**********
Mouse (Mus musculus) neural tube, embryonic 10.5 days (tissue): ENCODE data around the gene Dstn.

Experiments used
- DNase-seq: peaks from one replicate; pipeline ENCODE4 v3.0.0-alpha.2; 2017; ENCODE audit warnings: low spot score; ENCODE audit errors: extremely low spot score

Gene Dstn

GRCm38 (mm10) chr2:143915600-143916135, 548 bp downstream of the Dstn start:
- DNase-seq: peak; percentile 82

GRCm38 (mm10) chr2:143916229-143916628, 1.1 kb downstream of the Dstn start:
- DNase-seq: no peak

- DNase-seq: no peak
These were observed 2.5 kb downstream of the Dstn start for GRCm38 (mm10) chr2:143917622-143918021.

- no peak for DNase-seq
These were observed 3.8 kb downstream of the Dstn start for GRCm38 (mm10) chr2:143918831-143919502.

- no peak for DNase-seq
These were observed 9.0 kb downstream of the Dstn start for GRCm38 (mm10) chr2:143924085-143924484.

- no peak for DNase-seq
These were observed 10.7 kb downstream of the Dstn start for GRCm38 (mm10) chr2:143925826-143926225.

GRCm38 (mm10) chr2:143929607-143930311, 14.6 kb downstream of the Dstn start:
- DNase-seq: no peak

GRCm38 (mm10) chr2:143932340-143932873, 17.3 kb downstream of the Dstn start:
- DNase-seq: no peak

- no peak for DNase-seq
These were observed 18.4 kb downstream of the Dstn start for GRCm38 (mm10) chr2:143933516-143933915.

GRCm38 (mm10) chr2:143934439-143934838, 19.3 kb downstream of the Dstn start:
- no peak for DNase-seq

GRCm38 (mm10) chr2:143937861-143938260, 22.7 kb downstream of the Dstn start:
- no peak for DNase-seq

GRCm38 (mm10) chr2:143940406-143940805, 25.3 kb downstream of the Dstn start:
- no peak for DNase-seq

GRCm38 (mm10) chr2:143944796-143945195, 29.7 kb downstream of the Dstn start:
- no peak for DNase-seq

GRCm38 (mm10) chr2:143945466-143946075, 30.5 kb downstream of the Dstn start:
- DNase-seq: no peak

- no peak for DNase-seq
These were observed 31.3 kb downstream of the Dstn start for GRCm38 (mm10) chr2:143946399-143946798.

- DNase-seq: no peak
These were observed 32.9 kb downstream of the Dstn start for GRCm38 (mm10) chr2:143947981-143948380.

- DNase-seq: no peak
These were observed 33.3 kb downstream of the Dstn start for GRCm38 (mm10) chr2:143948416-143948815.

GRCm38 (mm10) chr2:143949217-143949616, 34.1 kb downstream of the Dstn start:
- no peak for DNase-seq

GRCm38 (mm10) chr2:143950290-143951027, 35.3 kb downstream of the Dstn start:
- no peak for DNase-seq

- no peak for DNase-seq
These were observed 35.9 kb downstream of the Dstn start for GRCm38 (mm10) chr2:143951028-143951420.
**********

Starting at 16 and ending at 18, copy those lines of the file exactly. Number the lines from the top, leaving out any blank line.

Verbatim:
These were observed 10.7 kb downstream of the Dstn start for GRCm38 (mm10) chr2:143925826-143926225.

GRCm38 (mm10) chr2:143929607-143930311, 14.6 kb downstream of the Dstn start:
- DNase-seq: no peak